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Trehannick Farmhouse and service buildings to rear

A Grade II Listed Building in St. Teath, Cornwall

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Latitude: 50.5814 / 50°34'53"N

Longitude: -4.735 / 4°44'6"W

OS Eastings: 206468

OS Northings: 79312

OS Grid: SX064793

Mapcode National: GBR N2.DMK7

Mapcode Global: FRA 07ZJ.F59

Plus Code: 9C2QH7J7+HX

Entry Name: Trehannick Farmhouse and service buildings to rear

Listing Date: 17 December 1962

Grade: II

Source: Historic England

Source ID: 1311494

English Heritage Legacy ID: 68594

ID on this website: 101311494

Location: Treburgett, Cornwall, PL30

County: Cornwall

Civil Parish: St. Teath

Traditional County: Cornwall

Lieutenancy Area (Ceremonial County): Cornwall

Church of England Parish: St Teath

Church of England Diocese: Truro

Tagged with: Farmhouse

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Trehannick Farmhouse and service buildings to rear


Farmhouse and service buildings to rear. Possibly early C17 or earlier, partly remodelled in later C18, partly demolished prior to 1838 and remodelled and extended in mid C19. Slate roof with hipped ends and raised eaves to front range with ashlar stone rectangular end stacks. Gable end to rear wing on right with scantle slate roof with circa early C17 moulded granite end stack and rendered side lateral stack replacing early C17 moulded granite stack. Gable end to stair projection to rear centre and gable end to extension on right hand rear wing.

Plan: house comprises front range of two room plan heated by end stacks with wide central entrance hall. Stair in projection to rear of entrane hall. Wing of one room and passage plan to rear of right hand room with further service range of one room plan beyond. Two service rooms in outshot to rear of left hand room. The earlier plan is uncertain and the house was probably much larger and of considerable status. The rear right hand wing contains several features of the early C17 whilst the front range has been remodelled and its date is uncertain. The tenuous evidence suggests that the front range may have been of three room plan, there being signs of a blocked fireplace in the left hand side wall of the entrance hall. The remains of an early C17 high quality plaster barrel vaulted ceiling in the rear wing suggests that the first floor was used as a parlour or grand chamber. The use of the ground floor is uncertain and the fireplace heated by the side lateral stack has been blocked. The C17 end stack to the rear wing now serves the fireplace in the circa C19 service range which has been added to the rear gable end. This may either suggest that the house has been truncated and the service range is built on the site of an earlier room which was served by the C17 stack or alternatively the stack was originally used to heat the first floor grand chamber/parlour and has been remodelled and reorientated. The stair to the rear of the entrance hall is probably of the 1840s and it may replace an earlier C18 stair. The service range to the rear of the left hand room has roughly chamfered ceiling beams, which may have been reused. Gilbert records in 1838 that the house had been partly demolished and converted into a farmhouse.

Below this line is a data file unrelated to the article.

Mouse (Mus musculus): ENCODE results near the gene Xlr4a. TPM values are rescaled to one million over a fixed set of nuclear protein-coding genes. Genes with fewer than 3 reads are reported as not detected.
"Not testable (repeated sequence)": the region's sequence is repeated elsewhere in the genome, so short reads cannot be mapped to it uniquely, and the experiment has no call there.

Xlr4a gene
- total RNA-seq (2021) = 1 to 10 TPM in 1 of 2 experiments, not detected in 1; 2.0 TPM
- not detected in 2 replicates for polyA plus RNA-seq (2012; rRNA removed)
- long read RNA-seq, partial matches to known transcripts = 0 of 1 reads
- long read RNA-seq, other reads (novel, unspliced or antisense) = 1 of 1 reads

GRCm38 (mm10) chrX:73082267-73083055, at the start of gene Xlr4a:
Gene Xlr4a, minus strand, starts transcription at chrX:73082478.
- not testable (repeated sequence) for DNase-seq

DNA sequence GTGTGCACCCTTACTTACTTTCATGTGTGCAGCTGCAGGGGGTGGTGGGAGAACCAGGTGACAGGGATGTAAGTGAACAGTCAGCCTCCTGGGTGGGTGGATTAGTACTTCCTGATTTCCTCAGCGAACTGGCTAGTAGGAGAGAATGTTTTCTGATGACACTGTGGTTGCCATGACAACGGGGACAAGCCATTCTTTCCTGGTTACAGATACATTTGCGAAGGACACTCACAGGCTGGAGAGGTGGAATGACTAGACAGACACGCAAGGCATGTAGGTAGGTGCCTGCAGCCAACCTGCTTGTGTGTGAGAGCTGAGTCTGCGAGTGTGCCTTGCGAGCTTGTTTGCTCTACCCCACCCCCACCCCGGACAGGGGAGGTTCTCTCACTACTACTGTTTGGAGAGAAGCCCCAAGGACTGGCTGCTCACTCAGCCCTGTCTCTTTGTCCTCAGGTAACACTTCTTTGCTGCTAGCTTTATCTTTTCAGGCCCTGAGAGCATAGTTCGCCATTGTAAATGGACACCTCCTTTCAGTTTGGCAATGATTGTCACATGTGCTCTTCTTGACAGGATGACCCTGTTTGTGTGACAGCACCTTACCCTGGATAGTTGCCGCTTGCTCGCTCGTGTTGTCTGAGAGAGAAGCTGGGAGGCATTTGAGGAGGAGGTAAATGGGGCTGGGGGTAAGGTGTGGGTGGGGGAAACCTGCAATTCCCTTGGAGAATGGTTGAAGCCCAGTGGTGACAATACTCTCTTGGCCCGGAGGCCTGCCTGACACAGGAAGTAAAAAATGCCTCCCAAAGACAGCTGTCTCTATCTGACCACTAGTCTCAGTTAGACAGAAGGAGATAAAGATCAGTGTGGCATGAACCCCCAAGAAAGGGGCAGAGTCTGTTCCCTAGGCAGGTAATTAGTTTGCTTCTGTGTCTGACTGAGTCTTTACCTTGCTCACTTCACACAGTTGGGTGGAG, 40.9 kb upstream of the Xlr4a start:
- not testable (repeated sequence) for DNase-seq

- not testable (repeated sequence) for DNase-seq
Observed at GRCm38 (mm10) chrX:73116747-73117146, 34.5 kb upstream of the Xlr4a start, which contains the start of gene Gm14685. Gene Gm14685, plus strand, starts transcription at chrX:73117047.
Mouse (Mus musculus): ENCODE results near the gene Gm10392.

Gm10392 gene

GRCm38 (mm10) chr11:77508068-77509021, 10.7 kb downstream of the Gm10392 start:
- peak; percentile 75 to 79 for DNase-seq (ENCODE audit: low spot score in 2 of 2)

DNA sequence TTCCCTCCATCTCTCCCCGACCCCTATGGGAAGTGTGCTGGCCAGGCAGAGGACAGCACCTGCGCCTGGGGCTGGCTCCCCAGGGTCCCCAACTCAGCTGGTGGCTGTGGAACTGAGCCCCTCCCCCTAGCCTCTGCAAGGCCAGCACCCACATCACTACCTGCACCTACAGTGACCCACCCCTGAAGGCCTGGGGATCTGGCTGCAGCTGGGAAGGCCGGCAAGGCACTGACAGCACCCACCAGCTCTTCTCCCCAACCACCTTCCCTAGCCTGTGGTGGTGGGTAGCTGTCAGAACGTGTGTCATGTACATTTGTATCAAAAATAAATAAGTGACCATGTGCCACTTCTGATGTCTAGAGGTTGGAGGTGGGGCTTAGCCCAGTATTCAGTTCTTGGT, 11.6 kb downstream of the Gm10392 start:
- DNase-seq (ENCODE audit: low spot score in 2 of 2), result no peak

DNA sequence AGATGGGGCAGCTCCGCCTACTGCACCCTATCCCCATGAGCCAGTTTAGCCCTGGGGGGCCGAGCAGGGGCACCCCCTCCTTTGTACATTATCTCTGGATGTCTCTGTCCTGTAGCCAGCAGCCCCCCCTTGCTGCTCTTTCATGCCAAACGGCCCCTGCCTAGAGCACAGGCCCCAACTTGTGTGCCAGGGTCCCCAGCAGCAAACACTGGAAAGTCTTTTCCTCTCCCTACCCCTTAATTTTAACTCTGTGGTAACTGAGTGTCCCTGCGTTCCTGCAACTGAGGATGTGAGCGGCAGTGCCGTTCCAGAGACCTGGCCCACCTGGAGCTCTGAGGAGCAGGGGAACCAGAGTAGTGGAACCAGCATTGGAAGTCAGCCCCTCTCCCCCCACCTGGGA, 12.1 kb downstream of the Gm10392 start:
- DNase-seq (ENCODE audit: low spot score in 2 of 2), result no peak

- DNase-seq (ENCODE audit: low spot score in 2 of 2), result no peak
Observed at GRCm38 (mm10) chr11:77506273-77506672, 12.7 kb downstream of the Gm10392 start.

Exterior: two storeys. Symmetrical 3 window front with six pane sashes on ground floor and central entrance porch with two circa C18 granite Doric columns infilled with circa C19 timber panels. Circa late C19 four-panel door within. Three eight-pane sashes on first floor. Rear wing to right has C20 canted bay window on ground floor.

Interior: front range remodelled in circa mid C19 with wide entrance hall and circa 1840s stair in projection to rear. Circa late C17 door to rear outshot to left of stair with six raised and fielded panels and two circa C18 two-panel doors to first floor. Rear wing on right with chamfered floor joists with straight cut stops.

Roof structure above front range replaced in circa late C19. At least three pieces of timber, possibly purlins with chamfer and hollow straight cut stops, have been inserted below the wall plate. These appear to be partly smoke-blackened and are possibly reused roof timbers from an open hall although the evidence is very tenuous. Above the rear wing are four raised cruck trusses with pronounced curved feet, morticed apices, dovetailed notched and lap-jointed collars and butt purlins with complete carpenters marks. There is the remains of a circa early C17 barrel vaulted ceiling below with plaster on the gable end and a plaster cornice on twp sides decorated with a floral trail and strap work interspersed with undecorated shields.

To the rear of the house is a small courtyard with a single storey bake-house on left of stone rubble with slate roof with gable ends and a large stone rubble stack. To rear right is an open store with slate roof with gable ends supported on a line of unmoulded granite piers. Small pigs house beyond of stone rubble with brick dressings and slate roof with louvered ventilator in ridge.

The house, according to Gilbert, had a datestone 'FT 1500' and was mentioned by Norden as the seat of Richard Michell. Seat of the younger branch of the Carminow family until 1646 becoming the property of Sir James Smith in 1681.

Gilbert, D The Parochial History of Cornwall, 1838 Maclean, Sir John Parochial and Family History of the Deanery of Trigg Minor in the County of Cornwall, 1879

Polsue, J Lake's Parochial History of the County of Cornwall, 1873 reprinted 1974

Listing NGR: SX0646879312

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